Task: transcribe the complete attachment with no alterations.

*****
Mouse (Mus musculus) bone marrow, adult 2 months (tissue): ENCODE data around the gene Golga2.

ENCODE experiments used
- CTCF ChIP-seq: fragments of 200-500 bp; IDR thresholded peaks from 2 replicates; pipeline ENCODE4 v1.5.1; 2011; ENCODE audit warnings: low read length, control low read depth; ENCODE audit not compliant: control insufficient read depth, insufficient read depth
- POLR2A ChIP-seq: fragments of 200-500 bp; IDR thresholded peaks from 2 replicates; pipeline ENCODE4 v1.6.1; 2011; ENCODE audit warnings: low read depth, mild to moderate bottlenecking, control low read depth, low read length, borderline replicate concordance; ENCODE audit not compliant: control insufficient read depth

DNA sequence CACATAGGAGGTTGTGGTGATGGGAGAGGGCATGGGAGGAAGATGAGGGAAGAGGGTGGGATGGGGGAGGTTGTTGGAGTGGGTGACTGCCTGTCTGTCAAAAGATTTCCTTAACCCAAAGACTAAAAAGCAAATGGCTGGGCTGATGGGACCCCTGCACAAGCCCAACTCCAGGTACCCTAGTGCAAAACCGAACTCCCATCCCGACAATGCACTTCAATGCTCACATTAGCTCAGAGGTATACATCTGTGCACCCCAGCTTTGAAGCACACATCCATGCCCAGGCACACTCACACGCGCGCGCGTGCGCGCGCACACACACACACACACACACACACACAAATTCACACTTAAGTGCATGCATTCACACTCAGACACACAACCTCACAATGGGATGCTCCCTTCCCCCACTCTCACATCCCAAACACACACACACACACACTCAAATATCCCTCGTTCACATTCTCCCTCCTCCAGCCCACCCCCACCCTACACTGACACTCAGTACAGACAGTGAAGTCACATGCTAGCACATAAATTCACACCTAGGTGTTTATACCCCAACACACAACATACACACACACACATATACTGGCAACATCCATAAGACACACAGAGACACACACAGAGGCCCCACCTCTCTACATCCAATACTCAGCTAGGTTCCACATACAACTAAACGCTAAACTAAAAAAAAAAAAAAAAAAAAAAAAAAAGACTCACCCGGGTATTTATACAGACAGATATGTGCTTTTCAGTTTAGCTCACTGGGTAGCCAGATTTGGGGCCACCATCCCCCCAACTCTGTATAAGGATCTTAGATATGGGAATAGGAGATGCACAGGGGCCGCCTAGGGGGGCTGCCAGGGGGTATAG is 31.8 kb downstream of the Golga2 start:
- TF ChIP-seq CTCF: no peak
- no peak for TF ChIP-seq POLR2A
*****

Mouse (Mus musculus) bone marrow, adult 2 months (tissue): ENCODE data around the gene Golga2.

ENCODE experiments used
- CTCF ChIP-seq: fragments of 200-500 bp; IDR thresholded peaks from 2 replicates; pipeline ENCODE4 v1.5.1; 2011; ENCODE audit warnings: low read length, control low read depth; ENCODE audit not compliant: control insufficient read depth, insufficient read depth
- POLR2A ChIP-seq: fragments of 200-500 bp; IDR thresholded peaks from 2 replicates; pipeline ENCODE4 v1.6.1; 2011; ENCODE audit warnings: low read depth, mild to moderate bottlenecking, control low read depth, low read length, borderline replicate concordance; ENCODE audit not compliant: control insufficient read depth

DNA sequence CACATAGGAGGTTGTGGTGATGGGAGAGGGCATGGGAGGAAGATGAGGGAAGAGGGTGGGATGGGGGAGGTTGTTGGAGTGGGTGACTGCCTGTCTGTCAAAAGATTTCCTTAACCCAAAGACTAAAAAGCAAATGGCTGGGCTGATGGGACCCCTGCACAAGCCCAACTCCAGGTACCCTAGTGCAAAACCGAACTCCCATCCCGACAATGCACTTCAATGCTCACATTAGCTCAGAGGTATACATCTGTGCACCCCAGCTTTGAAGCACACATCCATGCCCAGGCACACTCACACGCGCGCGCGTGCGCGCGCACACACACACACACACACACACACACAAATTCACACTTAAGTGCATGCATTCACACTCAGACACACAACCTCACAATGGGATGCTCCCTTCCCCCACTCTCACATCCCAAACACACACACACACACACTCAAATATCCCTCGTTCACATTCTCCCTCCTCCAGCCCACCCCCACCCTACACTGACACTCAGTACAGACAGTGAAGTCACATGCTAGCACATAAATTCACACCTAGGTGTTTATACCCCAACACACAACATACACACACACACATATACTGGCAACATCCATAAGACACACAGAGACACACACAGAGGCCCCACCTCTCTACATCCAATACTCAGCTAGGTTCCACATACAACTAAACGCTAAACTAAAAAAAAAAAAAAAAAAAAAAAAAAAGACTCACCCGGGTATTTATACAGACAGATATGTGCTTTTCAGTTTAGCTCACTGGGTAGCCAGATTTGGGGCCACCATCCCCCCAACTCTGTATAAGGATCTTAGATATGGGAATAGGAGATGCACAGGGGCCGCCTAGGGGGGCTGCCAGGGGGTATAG is 31.8 kb downstream of the Golga2 start:
- TF ChIP-seq CTCF: no peak
- no peak for TF ChIP-seq POLR2A